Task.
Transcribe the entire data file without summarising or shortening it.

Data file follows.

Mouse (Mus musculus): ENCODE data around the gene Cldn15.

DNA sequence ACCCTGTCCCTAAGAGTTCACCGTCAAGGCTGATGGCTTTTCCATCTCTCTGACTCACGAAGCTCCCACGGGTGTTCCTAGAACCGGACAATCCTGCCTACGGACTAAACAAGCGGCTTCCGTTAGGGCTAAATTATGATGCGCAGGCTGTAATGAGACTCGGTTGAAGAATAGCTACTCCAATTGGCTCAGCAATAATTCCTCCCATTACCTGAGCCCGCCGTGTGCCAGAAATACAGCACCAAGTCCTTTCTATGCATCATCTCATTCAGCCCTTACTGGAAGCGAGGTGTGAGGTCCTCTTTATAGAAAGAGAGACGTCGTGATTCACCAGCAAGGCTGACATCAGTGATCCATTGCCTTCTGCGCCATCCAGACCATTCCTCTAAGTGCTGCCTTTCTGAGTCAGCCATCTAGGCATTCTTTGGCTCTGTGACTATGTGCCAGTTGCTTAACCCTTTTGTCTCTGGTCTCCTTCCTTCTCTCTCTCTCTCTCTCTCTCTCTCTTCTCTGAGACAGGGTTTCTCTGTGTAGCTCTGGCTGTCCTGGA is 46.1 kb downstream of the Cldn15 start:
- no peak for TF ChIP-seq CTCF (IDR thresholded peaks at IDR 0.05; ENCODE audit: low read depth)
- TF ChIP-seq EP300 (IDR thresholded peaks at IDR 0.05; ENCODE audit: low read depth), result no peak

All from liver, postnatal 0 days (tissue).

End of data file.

Mouse (Mus musculus): ENCODE data around the gene Cldn15.

DNA sequence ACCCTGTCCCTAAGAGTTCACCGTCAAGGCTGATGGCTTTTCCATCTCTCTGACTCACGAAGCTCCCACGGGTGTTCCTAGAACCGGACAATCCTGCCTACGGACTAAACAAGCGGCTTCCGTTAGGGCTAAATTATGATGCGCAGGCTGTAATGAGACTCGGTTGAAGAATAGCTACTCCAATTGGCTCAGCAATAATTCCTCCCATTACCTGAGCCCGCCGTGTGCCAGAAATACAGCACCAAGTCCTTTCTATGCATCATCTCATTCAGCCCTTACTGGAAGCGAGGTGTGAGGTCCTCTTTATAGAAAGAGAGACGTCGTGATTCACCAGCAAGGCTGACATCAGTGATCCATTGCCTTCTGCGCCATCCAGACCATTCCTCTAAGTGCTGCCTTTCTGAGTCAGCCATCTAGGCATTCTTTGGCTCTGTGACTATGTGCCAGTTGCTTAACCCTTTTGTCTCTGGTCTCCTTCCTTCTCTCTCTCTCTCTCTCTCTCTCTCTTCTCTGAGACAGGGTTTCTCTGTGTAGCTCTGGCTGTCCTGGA is 46.1 kb downstream of the Cldn15 start:
- no peak for TF ChIP-seq CTCF (IDR thresholded peaks at IDR 0.05; ENCODE audit: low read depth)
- TF ChIP-seq EP300 (IDR thresholded peaks at IDR 0.05; ENCODE audit: low read depth), result no peak

All from liver, postnatal 0 days (tissue).